Tag Archives: LGBT

Haslam on LGBT Discrimination, the Homeless & Animal Abuse

In a question-and-answer session with the Cookeville Herald-Citizen, Gov. Bill Haslam raises the possibility – well, kinda, sorta, a little bit , maybe — of doing something to help the homeless at the state level and changing anti-discrimination laws to the benefit of lesbian, gay bisexual and transgender persons.
Excerpts:
On homelessness: “Most of that is being addressed by local governments, which is the right place. As a state, we are trying to look, are there things that we might do to help them.”
Responding to the question (sent to the newspaper by a reader), “Would you support changing Tennessee’s anti-discrimination policy to include protections for LGBT Tennesseans?”
“I guess it depends on exactly what they mean in terms of changes in what way. Again as governor one of my responsibilities is to make sure that no one is discriminated against or subject to any kind of abuse because of that. Again it all depends on changing the laws to say what?”
On cruelty to animals and recent reports on the “soring” of Tennessee walking horses:
” I think from a state standpoint, a couple things, number one, we certainly don’t condone animal abuse of any kind period. In that case, we support animal enforcement, the horse protection act that was passed. The enforcement for that particular industry comes from the USDA, federal law enforcement comes from them.”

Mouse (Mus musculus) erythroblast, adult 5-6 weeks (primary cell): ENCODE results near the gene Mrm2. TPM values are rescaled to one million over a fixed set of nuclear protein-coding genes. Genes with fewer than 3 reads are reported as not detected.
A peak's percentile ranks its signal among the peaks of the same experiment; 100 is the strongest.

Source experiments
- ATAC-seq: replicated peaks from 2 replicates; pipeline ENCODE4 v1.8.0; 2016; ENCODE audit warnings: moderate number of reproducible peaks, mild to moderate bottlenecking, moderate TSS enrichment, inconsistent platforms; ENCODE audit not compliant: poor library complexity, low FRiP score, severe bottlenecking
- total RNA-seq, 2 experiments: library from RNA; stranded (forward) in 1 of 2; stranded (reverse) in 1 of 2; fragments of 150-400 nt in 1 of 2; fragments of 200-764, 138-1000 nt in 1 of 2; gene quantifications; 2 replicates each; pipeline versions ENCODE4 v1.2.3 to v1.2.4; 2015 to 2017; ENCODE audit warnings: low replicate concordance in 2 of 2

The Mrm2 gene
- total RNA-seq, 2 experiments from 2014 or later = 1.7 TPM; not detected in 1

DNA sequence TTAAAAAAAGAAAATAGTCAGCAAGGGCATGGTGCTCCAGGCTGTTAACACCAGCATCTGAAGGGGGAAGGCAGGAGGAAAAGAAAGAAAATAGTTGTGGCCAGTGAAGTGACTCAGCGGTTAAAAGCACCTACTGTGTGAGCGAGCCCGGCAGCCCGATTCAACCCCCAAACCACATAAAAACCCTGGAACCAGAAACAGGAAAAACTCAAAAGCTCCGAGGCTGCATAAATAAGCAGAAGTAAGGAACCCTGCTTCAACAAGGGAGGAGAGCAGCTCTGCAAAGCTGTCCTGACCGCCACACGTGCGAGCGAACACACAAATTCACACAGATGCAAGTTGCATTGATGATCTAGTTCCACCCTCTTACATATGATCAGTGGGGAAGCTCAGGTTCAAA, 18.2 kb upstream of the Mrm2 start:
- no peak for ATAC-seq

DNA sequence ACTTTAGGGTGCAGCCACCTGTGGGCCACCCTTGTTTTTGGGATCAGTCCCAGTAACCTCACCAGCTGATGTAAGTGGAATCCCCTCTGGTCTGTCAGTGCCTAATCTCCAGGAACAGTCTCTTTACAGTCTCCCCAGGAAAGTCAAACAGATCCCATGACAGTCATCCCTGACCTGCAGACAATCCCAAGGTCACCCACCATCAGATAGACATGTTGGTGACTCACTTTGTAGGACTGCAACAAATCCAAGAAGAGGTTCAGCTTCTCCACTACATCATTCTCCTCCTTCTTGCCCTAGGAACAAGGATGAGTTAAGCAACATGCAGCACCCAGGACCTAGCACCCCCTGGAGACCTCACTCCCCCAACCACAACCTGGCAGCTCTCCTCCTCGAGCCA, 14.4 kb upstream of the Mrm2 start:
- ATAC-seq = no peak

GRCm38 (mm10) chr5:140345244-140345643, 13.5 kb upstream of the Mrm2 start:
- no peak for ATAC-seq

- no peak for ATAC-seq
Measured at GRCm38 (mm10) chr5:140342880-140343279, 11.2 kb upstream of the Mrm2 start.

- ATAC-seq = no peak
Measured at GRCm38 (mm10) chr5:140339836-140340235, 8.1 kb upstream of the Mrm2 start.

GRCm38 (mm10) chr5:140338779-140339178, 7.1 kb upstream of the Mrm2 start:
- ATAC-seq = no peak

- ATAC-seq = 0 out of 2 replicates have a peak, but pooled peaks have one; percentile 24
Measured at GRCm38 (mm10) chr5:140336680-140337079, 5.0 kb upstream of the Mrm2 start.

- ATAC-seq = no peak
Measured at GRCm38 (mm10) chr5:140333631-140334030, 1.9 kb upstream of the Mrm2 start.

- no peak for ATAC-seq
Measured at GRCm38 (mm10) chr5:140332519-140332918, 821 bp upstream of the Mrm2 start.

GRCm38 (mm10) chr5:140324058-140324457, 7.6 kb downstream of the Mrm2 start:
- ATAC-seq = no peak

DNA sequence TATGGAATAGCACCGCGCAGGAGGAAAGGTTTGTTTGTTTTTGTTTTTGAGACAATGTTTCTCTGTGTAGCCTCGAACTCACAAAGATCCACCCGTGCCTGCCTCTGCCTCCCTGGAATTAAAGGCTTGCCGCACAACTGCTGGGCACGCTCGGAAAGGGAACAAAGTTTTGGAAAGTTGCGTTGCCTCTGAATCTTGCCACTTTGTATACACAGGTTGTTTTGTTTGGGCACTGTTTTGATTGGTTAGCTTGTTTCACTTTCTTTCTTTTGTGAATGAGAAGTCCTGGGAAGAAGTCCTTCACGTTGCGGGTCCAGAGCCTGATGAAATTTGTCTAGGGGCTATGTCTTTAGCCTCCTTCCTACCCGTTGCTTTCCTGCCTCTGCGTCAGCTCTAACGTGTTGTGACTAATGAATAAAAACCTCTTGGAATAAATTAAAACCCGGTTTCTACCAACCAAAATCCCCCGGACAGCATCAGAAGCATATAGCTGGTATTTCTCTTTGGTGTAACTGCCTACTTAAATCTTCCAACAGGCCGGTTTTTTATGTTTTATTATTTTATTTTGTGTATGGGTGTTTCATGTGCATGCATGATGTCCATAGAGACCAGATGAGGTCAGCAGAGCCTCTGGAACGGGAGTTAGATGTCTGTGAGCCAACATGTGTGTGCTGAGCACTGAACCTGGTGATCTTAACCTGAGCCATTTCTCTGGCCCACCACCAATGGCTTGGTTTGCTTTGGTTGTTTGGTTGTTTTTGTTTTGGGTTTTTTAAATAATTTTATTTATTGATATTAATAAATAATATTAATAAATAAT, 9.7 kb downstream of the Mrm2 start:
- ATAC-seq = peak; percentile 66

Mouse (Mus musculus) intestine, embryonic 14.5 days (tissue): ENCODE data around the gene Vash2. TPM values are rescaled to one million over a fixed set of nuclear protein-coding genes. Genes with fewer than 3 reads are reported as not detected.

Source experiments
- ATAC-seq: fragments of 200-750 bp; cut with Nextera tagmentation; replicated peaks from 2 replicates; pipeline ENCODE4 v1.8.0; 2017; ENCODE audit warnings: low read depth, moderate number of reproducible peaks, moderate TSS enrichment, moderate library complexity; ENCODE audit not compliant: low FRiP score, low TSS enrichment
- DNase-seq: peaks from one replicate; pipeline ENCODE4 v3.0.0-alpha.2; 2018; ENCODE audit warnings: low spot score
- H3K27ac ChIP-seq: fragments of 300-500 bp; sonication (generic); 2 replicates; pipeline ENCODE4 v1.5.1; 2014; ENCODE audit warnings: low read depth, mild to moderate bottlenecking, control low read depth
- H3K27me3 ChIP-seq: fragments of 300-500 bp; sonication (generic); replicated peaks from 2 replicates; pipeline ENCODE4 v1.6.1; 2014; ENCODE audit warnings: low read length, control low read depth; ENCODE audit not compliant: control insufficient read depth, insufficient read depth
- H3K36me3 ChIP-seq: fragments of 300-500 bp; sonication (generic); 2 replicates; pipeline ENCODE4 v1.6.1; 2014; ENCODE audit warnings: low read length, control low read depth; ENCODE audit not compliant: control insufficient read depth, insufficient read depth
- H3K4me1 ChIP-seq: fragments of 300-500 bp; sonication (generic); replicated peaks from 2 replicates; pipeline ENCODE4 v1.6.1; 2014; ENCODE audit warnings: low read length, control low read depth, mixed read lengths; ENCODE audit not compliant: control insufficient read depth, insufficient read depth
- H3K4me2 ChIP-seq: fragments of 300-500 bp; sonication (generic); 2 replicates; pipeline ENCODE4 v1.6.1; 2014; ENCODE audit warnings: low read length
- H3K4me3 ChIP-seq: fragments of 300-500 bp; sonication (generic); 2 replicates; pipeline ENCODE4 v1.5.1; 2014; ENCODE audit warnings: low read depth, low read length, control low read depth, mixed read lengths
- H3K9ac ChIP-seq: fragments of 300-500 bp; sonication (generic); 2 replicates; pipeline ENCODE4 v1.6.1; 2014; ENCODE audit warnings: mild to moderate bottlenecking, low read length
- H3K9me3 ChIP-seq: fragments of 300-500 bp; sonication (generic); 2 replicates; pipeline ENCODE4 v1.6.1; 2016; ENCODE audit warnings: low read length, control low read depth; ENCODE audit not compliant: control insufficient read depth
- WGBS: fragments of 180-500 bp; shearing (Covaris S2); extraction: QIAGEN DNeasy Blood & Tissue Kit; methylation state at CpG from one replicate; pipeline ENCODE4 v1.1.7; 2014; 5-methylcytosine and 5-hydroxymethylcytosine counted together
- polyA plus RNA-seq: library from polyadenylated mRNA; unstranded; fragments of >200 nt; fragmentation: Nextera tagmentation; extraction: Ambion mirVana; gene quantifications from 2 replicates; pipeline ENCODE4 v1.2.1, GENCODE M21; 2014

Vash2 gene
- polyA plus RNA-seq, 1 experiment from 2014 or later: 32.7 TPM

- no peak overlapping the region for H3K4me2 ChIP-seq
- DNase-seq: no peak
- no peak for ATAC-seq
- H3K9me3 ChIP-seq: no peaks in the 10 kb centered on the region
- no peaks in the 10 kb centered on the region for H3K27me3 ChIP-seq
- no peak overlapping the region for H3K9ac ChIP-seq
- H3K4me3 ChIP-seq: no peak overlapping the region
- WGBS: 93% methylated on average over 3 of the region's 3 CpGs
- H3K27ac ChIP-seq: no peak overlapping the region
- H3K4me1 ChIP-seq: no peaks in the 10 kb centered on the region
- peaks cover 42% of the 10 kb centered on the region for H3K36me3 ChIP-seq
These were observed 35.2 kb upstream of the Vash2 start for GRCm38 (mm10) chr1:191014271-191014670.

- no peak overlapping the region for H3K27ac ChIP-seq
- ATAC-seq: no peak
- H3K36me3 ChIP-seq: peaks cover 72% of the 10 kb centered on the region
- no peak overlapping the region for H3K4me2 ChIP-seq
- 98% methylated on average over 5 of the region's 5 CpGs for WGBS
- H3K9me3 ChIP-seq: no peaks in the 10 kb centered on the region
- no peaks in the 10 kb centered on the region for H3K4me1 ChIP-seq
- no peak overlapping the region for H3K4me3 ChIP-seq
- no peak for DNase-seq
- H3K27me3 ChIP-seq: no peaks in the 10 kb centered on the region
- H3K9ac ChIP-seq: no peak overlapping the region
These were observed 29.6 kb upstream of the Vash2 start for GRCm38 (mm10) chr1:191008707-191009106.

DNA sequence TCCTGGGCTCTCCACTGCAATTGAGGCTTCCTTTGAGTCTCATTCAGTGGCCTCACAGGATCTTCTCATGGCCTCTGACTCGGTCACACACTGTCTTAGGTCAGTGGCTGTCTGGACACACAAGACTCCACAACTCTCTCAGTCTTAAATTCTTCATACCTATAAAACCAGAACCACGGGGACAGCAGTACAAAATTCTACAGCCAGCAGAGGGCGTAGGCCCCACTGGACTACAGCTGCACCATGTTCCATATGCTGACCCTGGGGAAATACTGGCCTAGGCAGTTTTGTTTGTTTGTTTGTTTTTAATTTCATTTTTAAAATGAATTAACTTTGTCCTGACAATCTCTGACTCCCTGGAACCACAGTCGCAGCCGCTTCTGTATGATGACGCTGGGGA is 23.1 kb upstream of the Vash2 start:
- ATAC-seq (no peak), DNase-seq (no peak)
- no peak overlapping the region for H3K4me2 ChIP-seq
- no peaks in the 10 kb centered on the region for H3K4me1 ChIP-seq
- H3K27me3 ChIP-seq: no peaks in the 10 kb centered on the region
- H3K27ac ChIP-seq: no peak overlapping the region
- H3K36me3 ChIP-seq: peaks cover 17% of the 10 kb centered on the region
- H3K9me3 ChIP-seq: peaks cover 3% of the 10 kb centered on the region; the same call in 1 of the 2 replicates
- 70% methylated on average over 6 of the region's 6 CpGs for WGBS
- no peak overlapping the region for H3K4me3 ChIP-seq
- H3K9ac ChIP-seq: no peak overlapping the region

Should UT Recognize Same-Sex Partnerships of Professors?

Increased workloads and stagnant salaries have University of Tennessee officials afraid other schools will begin poaching their top professors. But Megan Boehnke reports that some are pointing to another issue influencing faculty decisions to stay or go.
Nonmarried employees in committed same-sex and opposite-sex partnerships cannot receive employer benefits for their significant other, meaning some families have to find alternative and often expensive health insurance.
Such exclusions to the benefits program make it difficult to recruit and retain top professors and staff at UT, according to faculty members who are pushing for broader eligibility.
“It makes us look backwards. We’re trying to recruit nationally and internationally and we need to get away from placing value judgments on people and look at what’s best for the university,” said history professor Lynn Sacco, who serves as chair of the chancellor’s Commission for Lesbian, Gay, Bisexual and Transgender (LGBT) People. “More and more people in academia are out or are married in other states. Many of us are very valuable employees here, we get awards.
“Are we not entitled to the same compensation?”
While closed-door conversations between faculty and administration have been well-received, said Faculty Senate President Joan Heminway, UT’s chancellor, president and vice chair of the board of trustees have all declined to speak publicly on the issue
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